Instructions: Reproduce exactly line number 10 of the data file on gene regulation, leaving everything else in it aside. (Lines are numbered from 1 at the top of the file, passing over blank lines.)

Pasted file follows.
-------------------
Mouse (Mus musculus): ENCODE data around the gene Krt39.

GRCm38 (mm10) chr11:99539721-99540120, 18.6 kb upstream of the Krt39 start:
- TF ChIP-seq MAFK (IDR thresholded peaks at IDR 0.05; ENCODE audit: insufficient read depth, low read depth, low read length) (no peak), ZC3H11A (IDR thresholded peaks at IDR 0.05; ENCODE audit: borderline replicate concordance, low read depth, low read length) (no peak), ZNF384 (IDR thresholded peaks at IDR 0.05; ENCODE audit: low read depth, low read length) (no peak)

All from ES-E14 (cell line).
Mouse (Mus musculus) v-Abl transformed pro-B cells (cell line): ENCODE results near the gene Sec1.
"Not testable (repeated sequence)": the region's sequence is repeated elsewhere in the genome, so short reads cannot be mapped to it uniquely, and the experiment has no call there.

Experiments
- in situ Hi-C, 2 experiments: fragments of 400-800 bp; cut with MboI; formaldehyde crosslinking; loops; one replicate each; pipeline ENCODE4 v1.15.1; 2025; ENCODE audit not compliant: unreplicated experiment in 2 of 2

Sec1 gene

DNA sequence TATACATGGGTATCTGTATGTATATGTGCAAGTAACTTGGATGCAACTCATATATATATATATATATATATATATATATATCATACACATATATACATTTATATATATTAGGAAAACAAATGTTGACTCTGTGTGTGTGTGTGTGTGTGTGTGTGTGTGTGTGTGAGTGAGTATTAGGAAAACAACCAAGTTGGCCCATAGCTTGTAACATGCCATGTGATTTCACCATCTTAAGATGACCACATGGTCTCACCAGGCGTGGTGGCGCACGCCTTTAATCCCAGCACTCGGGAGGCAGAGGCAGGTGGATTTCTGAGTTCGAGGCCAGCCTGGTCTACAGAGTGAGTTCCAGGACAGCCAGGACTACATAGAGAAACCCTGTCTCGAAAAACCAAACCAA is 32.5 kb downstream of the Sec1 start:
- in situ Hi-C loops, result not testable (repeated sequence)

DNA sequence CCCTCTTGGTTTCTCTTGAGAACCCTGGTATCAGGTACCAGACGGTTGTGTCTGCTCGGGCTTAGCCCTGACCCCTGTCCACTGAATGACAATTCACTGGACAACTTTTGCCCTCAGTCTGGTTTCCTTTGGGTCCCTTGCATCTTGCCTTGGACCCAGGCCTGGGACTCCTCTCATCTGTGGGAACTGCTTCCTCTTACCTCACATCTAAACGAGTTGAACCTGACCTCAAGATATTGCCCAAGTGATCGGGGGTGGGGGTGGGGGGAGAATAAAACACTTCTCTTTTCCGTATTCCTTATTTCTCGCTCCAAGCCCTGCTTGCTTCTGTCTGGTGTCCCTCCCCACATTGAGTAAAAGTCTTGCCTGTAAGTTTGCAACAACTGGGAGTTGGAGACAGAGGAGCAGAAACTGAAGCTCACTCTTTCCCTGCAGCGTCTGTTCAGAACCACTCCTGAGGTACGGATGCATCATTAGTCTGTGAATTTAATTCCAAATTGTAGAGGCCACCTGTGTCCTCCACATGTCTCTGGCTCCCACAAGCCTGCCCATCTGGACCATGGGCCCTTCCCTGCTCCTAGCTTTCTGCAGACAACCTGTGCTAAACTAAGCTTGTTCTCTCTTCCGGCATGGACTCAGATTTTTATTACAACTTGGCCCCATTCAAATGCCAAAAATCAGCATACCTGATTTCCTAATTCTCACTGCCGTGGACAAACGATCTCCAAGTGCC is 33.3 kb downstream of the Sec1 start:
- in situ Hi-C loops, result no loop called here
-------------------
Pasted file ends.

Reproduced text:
DNA sequence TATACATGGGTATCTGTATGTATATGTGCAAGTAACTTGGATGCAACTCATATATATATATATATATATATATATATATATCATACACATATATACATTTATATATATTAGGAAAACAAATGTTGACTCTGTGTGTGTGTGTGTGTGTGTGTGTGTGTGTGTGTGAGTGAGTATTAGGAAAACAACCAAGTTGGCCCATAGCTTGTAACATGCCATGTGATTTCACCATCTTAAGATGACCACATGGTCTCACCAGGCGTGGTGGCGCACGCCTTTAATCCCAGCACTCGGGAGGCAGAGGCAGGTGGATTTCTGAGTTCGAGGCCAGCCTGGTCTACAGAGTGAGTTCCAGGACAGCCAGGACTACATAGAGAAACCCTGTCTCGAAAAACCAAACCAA is 32.5 kb downstream of the Sec1 start: